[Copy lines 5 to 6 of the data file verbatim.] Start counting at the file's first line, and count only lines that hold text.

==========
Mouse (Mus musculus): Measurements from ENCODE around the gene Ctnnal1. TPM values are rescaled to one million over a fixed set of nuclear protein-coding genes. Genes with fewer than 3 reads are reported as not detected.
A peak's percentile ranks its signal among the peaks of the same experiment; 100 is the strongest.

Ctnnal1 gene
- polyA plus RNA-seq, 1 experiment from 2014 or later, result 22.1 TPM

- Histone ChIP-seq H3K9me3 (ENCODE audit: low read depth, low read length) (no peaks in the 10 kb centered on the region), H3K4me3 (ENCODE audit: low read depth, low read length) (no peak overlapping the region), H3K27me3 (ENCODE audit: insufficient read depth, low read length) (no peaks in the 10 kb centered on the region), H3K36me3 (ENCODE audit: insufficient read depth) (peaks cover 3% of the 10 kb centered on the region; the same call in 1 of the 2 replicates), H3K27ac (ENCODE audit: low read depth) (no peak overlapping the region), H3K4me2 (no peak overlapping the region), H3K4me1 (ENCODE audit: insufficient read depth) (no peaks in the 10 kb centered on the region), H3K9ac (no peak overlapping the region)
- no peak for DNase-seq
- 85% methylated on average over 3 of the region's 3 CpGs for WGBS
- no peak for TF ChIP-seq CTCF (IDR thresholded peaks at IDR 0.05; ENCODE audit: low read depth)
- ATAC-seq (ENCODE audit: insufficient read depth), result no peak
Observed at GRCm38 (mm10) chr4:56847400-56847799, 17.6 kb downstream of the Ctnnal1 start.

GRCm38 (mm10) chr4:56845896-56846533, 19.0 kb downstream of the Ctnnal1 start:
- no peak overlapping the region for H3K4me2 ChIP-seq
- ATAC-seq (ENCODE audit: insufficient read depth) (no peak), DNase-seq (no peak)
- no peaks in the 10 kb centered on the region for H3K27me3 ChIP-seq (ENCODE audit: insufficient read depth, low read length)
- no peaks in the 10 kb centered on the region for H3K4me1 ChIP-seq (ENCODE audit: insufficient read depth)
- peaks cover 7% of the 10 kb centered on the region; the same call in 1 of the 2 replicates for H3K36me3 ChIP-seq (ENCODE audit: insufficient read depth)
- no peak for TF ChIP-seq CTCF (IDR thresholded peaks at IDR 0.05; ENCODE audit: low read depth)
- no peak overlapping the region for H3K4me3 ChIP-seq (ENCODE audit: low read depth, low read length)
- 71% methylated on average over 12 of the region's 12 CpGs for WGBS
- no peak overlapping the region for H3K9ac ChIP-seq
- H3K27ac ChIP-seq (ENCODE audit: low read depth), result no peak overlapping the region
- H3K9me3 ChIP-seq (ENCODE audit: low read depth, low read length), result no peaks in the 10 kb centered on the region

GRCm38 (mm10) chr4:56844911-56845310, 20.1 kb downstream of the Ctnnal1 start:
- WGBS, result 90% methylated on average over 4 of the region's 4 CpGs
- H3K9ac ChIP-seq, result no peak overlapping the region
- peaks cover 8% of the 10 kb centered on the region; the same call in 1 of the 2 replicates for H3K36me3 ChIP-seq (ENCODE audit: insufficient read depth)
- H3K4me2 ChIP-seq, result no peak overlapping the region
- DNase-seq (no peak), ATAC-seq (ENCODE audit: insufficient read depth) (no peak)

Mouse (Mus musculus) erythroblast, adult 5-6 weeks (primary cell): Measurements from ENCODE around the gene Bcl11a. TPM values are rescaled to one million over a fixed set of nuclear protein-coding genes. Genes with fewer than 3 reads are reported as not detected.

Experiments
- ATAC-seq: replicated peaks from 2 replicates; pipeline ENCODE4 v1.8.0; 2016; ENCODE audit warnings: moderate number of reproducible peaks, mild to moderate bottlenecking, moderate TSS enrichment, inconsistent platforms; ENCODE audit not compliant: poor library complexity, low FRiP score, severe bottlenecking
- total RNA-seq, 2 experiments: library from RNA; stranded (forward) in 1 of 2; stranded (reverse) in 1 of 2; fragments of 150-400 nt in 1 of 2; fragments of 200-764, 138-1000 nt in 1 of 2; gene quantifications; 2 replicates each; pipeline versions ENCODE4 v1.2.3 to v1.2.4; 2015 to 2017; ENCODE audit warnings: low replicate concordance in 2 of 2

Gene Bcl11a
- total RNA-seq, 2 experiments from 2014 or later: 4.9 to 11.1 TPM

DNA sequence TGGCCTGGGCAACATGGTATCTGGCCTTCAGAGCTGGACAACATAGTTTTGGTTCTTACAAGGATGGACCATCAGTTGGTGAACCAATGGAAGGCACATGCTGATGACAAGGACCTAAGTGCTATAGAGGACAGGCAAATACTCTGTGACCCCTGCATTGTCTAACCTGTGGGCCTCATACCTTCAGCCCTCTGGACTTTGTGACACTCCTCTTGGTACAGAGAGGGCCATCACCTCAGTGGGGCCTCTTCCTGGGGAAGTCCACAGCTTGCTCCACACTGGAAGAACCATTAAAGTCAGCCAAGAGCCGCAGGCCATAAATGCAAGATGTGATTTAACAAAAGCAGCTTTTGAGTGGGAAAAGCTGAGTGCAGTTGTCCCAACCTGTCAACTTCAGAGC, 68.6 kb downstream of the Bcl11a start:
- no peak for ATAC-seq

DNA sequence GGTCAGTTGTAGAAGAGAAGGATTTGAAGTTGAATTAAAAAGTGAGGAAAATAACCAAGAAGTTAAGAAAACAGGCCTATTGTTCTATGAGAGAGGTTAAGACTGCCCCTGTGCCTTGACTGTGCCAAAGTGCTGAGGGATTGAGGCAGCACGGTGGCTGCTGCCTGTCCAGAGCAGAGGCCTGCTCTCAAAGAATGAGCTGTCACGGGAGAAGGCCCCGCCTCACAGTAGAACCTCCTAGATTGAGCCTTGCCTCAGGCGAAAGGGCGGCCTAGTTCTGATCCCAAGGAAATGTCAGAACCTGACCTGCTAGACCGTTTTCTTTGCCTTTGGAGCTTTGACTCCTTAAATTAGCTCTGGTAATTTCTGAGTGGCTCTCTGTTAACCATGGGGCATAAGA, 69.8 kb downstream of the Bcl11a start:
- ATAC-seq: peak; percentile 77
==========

- Histone ChIP-seq H3K9me3 (ENCODE audit: low read depth, low read length) (no peaks in the 10 kb centered on the region), H3K4me3 (ENCODE audit: low read depth, low read length) (no peak overlapping the region), H3K27me3 (ENCODE audit: insufficient read depth, low read length) (no peaks in the 10 kb centered on the region), H3K36me3 (ENCODE audit: insufficient read depth) (peaks cover 3% of the 10 kb centered on the region; the same call in 1 of the 2 replicates), H3K27ac (ENCODE audit: low read depth) (no peak overlapping the region), H3K4me2 (no peak overlapping the region), H3K4me1 (ENCODE audit: insufficient read depth) (no peaks in the 10 kb centered on the region), H3K9ac (no peak overlapping the region)
- no peak for DNase-seq